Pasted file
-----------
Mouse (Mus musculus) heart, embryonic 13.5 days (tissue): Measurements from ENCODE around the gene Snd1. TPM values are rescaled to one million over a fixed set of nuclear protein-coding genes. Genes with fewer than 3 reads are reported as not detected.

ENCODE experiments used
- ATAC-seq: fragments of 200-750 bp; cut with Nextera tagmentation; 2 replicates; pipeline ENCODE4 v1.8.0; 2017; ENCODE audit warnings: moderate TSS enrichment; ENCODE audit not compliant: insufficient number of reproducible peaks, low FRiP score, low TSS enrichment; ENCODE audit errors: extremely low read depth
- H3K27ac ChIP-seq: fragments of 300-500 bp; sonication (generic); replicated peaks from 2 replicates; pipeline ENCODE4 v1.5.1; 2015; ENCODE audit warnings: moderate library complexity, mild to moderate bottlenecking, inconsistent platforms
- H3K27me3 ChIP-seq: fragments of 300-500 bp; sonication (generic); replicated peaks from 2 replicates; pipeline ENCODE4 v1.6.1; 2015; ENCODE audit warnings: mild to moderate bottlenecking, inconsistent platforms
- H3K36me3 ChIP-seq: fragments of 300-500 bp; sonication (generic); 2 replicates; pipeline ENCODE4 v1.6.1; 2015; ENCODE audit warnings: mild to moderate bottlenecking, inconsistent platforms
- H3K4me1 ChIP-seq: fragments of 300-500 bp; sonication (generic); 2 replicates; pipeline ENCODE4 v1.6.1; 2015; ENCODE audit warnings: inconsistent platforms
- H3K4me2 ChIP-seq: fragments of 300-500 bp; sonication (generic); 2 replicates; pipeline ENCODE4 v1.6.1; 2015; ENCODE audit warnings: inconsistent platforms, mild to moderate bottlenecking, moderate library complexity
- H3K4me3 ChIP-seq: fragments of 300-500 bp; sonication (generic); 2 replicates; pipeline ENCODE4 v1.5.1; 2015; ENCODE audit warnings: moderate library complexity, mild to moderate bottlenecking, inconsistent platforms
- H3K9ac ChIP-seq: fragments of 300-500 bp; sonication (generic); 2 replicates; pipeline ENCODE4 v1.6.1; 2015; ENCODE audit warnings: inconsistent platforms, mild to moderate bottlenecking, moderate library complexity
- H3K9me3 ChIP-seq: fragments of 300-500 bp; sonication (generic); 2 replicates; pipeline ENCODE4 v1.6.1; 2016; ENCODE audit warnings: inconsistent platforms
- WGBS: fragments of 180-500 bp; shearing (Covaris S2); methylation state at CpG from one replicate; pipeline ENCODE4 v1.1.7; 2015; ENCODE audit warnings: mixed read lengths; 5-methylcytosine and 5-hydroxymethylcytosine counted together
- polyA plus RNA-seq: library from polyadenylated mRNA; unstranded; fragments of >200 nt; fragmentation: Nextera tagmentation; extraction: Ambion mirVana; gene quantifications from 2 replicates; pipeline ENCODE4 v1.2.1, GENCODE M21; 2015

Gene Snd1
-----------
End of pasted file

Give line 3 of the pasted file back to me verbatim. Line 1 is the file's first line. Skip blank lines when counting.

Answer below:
- ATAC-seq: fragments of 200-750 bp; cut with Nextera tagmentation; 2 replicates; pipeline ENCODE4 v1.8.0; 2017; ENCODE audit warnings: moderate TSS enrichment; ENCODE audit not compliant: insufficient number of reproducible peaks, low FRiP score, low TSS enrichment; ENCODE audit errors: extremely low read depth